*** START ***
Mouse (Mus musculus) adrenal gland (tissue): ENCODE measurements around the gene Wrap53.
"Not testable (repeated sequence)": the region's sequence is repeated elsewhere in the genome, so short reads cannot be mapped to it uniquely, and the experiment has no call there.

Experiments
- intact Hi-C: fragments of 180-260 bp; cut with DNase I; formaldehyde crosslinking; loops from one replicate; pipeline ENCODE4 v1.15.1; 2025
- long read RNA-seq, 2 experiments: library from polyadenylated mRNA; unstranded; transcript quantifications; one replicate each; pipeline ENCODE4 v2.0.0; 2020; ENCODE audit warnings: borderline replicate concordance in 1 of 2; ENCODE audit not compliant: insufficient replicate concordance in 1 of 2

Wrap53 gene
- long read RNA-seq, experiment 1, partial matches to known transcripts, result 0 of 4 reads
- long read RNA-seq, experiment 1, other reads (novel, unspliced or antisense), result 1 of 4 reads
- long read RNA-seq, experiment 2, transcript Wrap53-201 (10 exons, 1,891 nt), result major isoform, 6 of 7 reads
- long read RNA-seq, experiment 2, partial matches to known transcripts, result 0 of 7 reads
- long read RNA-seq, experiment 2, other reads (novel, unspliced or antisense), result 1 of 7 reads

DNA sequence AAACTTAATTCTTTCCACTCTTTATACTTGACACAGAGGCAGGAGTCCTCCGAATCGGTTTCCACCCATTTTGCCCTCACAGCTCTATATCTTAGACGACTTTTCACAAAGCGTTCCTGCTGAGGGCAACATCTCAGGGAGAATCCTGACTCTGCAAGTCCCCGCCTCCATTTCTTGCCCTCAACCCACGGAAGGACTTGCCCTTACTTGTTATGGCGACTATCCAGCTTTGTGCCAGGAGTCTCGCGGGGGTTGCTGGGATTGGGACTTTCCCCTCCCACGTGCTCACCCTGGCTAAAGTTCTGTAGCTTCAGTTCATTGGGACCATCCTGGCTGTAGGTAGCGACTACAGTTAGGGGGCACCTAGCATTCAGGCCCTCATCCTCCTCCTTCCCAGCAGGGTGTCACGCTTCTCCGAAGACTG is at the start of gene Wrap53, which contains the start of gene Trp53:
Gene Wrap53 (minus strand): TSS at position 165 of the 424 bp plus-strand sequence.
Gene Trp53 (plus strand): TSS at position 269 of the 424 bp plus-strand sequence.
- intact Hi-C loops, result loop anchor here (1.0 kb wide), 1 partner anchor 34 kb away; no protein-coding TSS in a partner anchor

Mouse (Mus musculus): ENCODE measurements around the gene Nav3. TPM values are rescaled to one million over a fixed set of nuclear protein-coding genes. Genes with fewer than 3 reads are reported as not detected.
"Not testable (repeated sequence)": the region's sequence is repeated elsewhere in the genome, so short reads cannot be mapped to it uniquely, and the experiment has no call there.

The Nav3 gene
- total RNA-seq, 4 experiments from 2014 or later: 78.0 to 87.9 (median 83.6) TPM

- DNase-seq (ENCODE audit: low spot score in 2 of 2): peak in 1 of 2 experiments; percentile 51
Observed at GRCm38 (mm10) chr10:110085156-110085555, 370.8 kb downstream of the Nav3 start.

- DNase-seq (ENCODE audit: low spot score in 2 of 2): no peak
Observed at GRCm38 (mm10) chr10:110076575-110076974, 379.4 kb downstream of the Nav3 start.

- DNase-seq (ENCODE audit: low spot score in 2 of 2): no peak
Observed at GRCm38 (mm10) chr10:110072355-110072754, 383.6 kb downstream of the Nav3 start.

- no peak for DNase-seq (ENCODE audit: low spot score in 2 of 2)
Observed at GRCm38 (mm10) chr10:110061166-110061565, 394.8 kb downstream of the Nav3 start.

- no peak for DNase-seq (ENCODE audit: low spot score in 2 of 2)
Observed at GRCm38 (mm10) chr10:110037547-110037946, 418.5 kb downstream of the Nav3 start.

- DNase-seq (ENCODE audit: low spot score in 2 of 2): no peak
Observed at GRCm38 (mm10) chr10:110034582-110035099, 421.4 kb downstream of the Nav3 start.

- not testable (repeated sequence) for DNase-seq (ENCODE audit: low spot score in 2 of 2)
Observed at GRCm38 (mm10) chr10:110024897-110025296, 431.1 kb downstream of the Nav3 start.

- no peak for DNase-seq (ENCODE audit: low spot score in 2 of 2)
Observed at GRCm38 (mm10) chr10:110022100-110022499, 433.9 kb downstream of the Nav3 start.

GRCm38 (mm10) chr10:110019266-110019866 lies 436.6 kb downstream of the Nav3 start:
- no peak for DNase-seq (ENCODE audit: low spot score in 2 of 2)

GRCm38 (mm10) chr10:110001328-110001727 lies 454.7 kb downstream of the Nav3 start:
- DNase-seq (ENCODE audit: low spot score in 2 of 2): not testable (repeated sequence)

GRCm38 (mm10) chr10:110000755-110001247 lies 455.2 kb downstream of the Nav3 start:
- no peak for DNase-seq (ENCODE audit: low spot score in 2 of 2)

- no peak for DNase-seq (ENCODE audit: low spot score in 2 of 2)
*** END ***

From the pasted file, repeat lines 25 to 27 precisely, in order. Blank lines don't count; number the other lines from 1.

Observed at GRCm38 (mm10) chr10:110072355-110072754, 383.6 kb downstream of the Nav3 start.

- no peak for DNase-seq (ENCODE audit: low spot score in 2 of 2)
Observed at GRCm38 (mm10) chr10:110061166-110061565, 394.8 kb downstream of the Nav3 start.